Moving from Bottle to Cup

Some babies transfer from bottle to cup easily, but others find the transition difficult seeking comfort in their familiar bottle and teat. However, it is essential that parents persevere and aim to achieve the swap to cup drinking by the end of their first year. Drinks flow slowly through a teat which means it takes a long time for your child to finish the drink, and many health professionals believe this can delay in the start of speech for children.

In addition to this, drinking from a bottle can cause liquids to pool around the teeth. Bacteria in your child’s mouth can change the sugars in the drink into acids that can dissolve tooth enamel, causing tooth decay.

Babies can try the transition from bottle to cup as early as 6 or 7 months old, although success will depend upon each individual and parents should bear in mind that some babies simply will take longer to get the hang of the change. It is a good idea to start with a soft spout trainer cup, as this is more similar to a teat compares to a hard spout and will feel more familiar to your baby.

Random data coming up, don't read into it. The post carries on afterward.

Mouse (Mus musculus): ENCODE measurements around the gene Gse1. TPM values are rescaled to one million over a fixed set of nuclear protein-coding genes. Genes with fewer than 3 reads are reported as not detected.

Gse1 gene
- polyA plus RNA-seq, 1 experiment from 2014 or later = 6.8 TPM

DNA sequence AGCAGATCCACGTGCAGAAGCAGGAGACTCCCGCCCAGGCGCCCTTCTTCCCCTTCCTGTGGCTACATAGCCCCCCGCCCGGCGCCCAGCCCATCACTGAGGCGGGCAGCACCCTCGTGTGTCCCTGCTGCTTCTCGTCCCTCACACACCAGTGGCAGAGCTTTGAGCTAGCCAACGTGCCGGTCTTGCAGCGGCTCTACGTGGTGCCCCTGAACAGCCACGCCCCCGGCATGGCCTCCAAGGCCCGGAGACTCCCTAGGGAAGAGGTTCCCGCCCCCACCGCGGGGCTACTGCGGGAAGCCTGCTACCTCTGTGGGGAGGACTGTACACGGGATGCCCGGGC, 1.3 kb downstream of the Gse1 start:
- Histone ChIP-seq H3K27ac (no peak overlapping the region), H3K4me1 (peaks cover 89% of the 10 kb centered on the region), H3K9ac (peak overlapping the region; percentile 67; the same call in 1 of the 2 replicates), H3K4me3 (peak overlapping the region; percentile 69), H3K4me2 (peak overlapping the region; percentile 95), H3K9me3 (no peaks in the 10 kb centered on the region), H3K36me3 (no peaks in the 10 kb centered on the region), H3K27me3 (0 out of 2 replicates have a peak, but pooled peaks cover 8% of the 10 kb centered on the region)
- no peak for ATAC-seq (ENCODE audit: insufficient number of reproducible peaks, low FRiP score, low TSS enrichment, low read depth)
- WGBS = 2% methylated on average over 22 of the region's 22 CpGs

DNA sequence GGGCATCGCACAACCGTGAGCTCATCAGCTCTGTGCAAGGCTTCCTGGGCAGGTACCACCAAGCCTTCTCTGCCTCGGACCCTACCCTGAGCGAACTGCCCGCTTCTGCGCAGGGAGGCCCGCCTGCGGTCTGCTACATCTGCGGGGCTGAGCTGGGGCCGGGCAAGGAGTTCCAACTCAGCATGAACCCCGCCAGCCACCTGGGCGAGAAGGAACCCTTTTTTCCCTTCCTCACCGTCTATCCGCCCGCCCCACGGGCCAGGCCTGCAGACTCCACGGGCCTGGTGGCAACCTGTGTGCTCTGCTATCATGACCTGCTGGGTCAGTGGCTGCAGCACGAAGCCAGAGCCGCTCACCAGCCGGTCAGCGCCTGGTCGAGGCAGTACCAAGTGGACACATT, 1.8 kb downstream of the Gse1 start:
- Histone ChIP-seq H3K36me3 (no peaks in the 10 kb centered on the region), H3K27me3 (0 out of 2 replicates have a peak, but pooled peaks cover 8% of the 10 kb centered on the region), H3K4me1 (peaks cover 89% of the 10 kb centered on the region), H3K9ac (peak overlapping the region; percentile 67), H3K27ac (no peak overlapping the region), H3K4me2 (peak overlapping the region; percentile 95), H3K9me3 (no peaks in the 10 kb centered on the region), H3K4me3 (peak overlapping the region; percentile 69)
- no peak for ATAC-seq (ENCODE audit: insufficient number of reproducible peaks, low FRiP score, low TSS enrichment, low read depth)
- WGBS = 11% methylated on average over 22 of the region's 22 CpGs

Show your child how to raise the cup to his mouth and tip it up to drink from it. Once your baby is happy and drinking confidently you can start to move them on to a beaker with a hard spout and then an open lidded cup with handles.

Some cups have a spout with a non-spill valve and although it might make drinking a less messy experience you may find your toddler has to work much harder to get the drink to flow. Try taking the valve out so that the liquid flows more freely, or use a lidded cup without a valve. Some parents teach their children to use open cups from an early age and dispense with lidded cups entirely.

Try not to worry if your baby doesn’t take to this transition immediately, it will happen! Try to stay relaxed so your baby doesn’t pick up on your tension about this process, and leave the cup where they can find it easily and you’ll find they will start to drink from their new cup when they are ready.

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